Editorial: Bridge to Nowhere

As Chris Christie’s administration imploded over the last week, a few politicians—from Rand Paul and Jeb Bush to Barbara Buono and Jon Corzine—were surely asking, “is it wrong that I’m smiling?”

Another possibility would be New York Governor Andrew Cuomo, whose own national ambitions are hardly a secret. But if Mr. Cuomo did, in fact, allow himself a smile, it may have had nothing to do with presidential politics and dueling ambitions.

It was Mr. Cuomo’s man at the Port Authority, Patrick Foye, who emerged as a hero in the otherwise appalling story of frat boys (and girls) run amok in New Jersey.

The Christie scandal exploded at a time when it appeared as though Albany had overtaken Trenton as the regional capital of bad government. Over the last 18 months, New York state lawmakers and other officials have been caught up in an array of scandals involving sex, graft and bribery.

Mr. Cuomo was put on the defensive last year as he struggled with public outrage over Albany’s antics. He made good on a threat to empanel a special Moreland Commission inquiry into legislative ethics but then backed off when investigators started poking around too close to home (he later relented after a series of bad headlines).

But now, as the once high-and-mighty Mr. Christie tries to figure out how to rescue his administration, Mr. Cuomo can rightly say that his man stood up to the worst sort of political dirty tricks. And that’s a credit to both Messrs. Cuomo and Foye.

Mr. Foye had no reason to believe that his role as the voice of outrage would ever become an integral part of one of the better political dramas of the last 10 years. He wasn’t playing to the crowd or delivering high-minded sermons. He simply told his colleagues from New Jersey exactly what he thought of them.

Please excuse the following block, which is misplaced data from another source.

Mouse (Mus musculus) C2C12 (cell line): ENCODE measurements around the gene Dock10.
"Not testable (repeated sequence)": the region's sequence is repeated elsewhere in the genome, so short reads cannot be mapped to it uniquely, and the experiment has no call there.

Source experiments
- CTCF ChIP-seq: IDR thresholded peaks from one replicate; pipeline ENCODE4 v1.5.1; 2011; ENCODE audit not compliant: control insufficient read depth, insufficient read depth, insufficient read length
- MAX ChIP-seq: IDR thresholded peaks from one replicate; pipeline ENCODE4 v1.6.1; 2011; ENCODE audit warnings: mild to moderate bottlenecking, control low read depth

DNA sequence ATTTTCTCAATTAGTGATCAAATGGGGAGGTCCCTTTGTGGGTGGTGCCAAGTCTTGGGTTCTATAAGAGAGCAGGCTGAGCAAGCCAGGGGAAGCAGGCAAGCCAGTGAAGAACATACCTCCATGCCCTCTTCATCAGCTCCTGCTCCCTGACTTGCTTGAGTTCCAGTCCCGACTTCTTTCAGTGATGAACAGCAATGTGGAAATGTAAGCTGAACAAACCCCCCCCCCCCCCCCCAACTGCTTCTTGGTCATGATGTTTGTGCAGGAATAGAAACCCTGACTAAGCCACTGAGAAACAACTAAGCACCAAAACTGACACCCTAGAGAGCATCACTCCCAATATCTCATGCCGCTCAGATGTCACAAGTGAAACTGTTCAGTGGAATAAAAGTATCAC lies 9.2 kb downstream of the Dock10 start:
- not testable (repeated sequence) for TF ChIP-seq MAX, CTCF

In an email addressed to, among others, David Samson and Bill Baroni, two of Mr. Christie’s appointees to the Port Authority, Mr. Foye wrote of the now-famous lane closings in Fort Lee: “I believe this hasty and ill-advised decision violates federal law and the laws of both states. To be clear, I will get to the bottom of this abusive decision, which violates everything this agency stands for.”

That’s how a genuine public servant responds to the political machinations of hacks. Mr. Foye did right by the people of the region and by his boss, Mr. Cuomo. 

As for Mr. Christie, it’s fair to wonder if this episode will become a fatal distraction. It’s hard enough to govern a state with one of the highest property tax rates in the nation, a stubbornly high jobless rate and a clearly deserved reputation for the grossest sort of political chicanery. But Mr. Christie now has the added burden of a full-fledged, multipronged investigation of his administration.

One sure sign of his weakened position is the appearance of Democrats suddenly emerging from their bunkers. Weak sisters like U.S. Representative Frank Pallone and Hoboken Mayor Dawn Zimmer are now claiming various offenses by the Christie administration. With the scandal in full bloom, “Chris Christie didn’t return my phone call!” is all the media needs to conclude that retaliation has occurred. That is a difficult environment in which to govern.

As this issue’s cover story shows, the Democrats were shockingly meek during the 2013 gubernatorial election. But Chris Christie should beware the  98-pound weakling who had sand kicked in his face by a bully. 

Beware, too, the public servant with a keen sense of ethics. Beware the likes of Patrick Foye.